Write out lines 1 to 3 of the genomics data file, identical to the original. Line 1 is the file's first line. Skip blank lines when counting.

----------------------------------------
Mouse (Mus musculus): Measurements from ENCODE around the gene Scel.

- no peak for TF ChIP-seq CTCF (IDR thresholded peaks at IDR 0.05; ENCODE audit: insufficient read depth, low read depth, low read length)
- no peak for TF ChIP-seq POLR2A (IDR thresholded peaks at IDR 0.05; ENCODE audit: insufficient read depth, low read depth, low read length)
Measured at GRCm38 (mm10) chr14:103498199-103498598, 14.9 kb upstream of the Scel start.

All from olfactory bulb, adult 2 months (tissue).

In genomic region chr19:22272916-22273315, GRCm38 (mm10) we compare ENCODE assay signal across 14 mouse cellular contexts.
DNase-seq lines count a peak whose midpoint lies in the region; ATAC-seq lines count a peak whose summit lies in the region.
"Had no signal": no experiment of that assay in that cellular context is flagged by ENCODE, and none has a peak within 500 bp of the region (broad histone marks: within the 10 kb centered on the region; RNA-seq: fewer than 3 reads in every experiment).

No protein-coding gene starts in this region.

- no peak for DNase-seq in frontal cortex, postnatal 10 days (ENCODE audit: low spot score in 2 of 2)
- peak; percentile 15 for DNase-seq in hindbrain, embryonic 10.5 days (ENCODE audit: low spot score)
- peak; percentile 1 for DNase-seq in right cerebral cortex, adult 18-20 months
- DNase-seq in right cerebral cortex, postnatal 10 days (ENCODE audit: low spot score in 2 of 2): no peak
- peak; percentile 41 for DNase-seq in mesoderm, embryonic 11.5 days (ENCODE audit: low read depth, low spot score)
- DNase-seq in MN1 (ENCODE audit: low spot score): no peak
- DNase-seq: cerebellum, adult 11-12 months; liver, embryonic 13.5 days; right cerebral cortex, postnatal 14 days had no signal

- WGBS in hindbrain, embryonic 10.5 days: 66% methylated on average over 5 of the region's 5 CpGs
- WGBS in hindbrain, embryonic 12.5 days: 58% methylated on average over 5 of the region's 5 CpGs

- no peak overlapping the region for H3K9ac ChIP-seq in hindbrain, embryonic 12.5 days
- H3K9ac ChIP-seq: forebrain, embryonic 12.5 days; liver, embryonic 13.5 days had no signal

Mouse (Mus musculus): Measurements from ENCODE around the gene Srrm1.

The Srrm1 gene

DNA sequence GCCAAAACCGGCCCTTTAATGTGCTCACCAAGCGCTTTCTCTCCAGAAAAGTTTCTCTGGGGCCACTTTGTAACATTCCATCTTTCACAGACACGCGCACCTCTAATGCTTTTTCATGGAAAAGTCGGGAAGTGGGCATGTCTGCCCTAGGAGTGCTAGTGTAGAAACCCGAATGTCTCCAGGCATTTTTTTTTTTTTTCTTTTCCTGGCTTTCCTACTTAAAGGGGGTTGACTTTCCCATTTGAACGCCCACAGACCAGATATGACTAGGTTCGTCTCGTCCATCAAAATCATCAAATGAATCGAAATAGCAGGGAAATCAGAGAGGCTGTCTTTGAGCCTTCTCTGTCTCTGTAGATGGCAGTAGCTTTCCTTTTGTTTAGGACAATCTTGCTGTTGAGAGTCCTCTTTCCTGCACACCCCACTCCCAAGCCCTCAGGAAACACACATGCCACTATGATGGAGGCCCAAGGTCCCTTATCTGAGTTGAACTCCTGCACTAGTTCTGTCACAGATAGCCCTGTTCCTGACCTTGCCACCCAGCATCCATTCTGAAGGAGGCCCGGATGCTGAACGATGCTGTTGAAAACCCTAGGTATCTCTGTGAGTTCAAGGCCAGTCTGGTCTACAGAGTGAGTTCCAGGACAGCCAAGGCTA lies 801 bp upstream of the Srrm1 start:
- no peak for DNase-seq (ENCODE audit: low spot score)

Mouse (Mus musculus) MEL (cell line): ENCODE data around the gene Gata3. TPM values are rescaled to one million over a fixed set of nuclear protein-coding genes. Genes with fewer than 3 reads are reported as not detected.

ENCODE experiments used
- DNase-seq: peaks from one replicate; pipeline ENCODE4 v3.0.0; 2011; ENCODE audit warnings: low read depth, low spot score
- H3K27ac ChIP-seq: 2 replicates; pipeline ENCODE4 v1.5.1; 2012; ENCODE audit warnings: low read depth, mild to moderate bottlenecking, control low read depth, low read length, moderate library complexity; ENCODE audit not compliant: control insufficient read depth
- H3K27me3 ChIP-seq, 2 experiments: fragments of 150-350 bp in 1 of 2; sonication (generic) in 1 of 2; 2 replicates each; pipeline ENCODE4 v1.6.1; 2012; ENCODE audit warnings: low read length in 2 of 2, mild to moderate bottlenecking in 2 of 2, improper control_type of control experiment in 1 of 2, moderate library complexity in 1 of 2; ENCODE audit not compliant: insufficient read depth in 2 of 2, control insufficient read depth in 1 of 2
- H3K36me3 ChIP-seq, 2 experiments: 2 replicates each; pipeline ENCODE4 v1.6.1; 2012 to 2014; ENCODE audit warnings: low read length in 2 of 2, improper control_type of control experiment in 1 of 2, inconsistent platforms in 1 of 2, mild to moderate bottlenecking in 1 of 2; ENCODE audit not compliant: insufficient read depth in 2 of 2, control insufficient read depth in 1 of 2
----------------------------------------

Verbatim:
Mouse (Mus musculus): Measurements from ENCODE around the gene Scel.

- no peak for TF ChIP-seq CTCF (IDR thresholded peaks at IDR 0.05; ENCODE audit: insufficient read depth, low read depth, low read length)
- no peak for TF ChIP-seq POLR2A (IDR thresholded peaks at IDR 0.05; ENCODE audit: insufficient read depth, low read depth, low read length)